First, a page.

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Edwin Coe Correspondence to DCS Scheme Manager 11/06/2009 | Kaupthing Singer & Friedlander Isle of Man (ksfiom) Depositors Action Group

Edwin Coe Correspondence to DCS Scheme Manager 11/06/2009

Edwin Coe Correspondence to DCS Scheme Manager 11/06/2009

Dear Mr Fayle

Thank you for your message which is most helpful. Whilst you are correct to draw me up on the quantification of the protected payment, I may have missed the implication as to the payment of the protected deposit. I asked about the expressed intention to pay either the full £50,000 or £20,000 as applicable (subject to the deduction of any dividend paid out of the liquidation) within the next few months. Is that what is proposed?

I note your point about the provisions of Regulation 16 of the Compensation of Depositors Regulations 2008. I have to say that I'm not sure the regulation is as clear as you would suggest.

Regulation 16(1) states that the regulation has effect in relation to depositors who apply for compensation under the Scheme. 16(2) then goes on to say that the Scheme Manager shall not pay or determine to pay a compensation sum out of the fund in respect of a liability unless the depositor has agreed that the depositor's existing rights in respect of that liability shall vest in the Scheme Manager. There is no definition of which liability is referred to in this regulation. In particular, Regulation 9 is not invoked for the purposes of Regulation 16.

Regulation 9 stipulates that, "an eligible protected deposit liability" is the total liability of the participant to the depositor. As I say, however, that definition is not then carried into Regulation 16. Regulation 16 is talking about a liability and the willingness of the depositor to vest in the Scheme Manager existing rights in respect of that liability. Regulation 16 does not suggest that there has to be an assignment of the "eligible protected deposit liability" as defined in Regulation 9. Indeed Regulation 16 suggests that the liability referred to there is simply the payment that is received under the Compensation Scheme up to a maximum of £50,000 for individuals and a maximum of £20,000 (as you remind me) for companies.

Parking that one for the moment, the other point you make, repeated in your letter of 5 June, is that, "As soon as the compensation is recovered, any additional distributions in the liquidation will be redirected to you immediately". Surely the position should be that when the Compensation Scheme recovers the money which it has paid out to the depositor, there should be a reassignment of the remainder to the depositor so that they may pursue it. I note in particular with some concern the possibility of the DCS being able to compromise any claims against the relevant institution following the assignment.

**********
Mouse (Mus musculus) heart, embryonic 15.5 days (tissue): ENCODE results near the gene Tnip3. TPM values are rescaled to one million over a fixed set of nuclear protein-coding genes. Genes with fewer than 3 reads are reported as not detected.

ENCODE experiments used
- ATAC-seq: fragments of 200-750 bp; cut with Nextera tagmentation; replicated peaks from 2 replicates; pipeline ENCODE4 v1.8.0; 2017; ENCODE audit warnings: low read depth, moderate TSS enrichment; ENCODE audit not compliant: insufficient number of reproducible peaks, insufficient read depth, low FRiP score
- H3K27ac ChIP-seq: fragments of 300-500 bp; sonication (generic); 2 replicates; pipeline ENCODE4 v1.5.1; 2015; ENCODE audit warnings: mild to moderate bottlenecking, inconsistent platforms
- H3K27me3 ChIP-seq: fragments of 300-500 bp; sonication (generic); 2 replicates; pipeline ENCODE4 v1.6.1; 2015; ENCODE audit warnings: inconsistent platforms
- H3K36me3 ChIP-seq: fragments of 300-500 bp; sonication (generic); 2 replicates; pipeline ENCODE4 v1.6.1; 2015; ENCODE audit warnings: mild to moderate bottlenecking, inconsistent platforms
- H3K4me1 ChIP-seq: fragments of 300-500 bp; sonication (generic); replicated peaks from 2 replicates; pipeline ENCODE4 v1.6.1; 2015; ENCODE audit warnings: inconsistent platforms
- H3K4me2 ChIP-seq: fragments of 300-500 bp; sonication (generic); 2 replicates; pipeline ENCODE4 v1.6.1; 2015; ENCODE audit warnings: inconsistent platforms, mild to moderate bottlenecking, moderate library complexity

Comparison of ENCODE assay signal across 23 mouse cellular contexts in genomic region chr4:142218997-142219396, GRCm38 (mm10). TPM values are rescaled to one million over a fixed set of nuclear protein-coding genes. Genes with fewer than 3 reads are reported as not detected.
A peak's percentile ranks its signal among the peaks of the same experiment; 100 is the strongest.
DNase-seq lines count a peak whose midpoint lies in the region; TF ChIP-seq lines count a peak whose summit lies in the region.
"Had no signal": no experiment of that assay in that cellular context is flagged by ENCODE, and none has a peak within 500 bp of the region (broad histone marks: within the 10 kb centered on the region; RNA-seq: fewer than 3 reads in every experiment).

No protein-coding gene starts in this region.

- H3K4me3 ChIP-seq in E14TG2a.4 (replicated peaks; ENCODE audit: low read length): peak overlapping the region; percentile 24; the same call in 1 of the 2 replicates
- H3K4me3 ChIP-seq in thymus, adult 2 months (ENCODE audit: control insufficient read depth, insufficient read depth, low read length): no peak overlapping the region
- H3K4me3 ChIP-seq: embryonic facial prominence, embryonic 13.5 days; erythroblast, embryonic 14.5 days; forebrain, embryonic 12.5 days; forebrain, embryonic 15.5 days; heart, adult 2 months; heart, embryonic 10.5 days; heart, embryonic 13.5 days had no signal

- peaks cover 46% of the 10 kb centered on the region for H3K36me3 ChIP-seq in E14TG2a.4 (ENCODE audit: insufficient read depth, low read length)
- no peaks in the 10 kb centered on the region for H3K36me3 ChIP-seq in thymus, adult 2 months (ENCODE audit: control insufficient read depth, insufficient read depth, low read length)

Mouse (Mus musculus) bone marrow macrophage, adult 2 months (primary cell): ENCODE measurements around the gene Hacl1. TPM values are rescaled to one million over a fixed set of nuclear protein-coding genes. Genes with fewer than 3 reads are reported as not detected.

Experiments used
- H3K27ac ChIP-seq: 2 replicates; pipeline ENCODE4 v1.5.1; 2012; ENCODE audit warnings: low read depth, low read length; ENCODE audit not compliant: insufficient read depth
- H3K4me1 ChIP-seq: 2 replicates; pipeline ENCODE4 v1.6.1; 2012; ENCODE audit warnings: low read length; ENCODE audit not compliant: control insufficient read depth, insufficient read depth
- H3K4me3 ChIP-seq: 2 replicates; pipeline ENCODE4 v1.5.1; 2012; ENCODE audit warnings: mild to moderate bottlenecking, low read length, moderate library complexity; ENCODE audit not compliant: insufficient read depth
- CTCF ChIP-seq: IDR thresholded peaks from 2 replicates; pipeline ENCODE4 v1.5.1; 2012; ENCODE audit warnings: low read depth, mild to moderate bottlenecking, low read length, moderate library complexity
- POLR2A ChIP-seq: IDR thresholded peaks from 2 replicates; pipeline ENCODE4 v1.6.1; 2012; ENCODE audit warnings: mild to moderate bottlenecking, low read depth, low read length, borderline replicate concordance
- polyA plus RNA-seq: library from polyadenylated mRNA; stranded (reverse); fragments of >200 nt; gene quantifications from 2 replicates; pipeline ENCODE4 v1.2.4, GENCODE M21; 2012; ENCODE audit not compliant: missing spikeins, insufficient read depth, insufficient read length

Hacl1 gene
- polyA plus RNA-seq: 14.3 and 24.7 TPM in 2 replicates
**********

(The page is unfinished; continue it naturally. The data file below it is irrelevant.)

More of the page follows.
There are some other issues on which I would be grateful for your guidance.

My understanding is that the Depositors' Compensation Scheme only becomes effective when there is an event of default on the part of the relevant institution. My understanding here is that that default took place when the Company was placed into liquidation. It does not take place when the winding-up petition is presented. Thus, accordingly, under Regulation 9(1) the liability for the definition of "eligible protected deposit liability" is the principal and accrued interest at the time of the default, namely 27 May 2009. I note the provisions of Regulation 9(4) but that talks about deposits and not accrued interest. I understand that it is being asserted that interest accrued as at the true date of default is not being allowed as part of a claim. I would be grateful for an explanation.

  1. Under Regulation 16(5) there is a definition of the words "retained sum" for the purposes of Regulation 16(4).  I have to say that I simply do not understand Regulation 16(5)(b) and perhaps that could be explained.  I am sure my lack of understanding is entirely due to my own failings. 
  2. I understand that depositors are being pressed to lodge their claims by 30 June 2009.  Could we know, however, what is the effect if they fail to do so?  What if it is with you by 1 July, and what if it is with you by 31 July?  What is the effect of any delay and, if there is an effect other than the delay in submission, why does that have any further effect?
  3. I understood from a recent article that some further authority for distribution under the Scheme is required from Tynwald.  Is that correct?
  4. What are the Scheme’s intentions in relation to the vote at any creditors’ meetings in relation to any assigned rights?  Will they be used in any way?


David Greene
For Edwin Coe LLP


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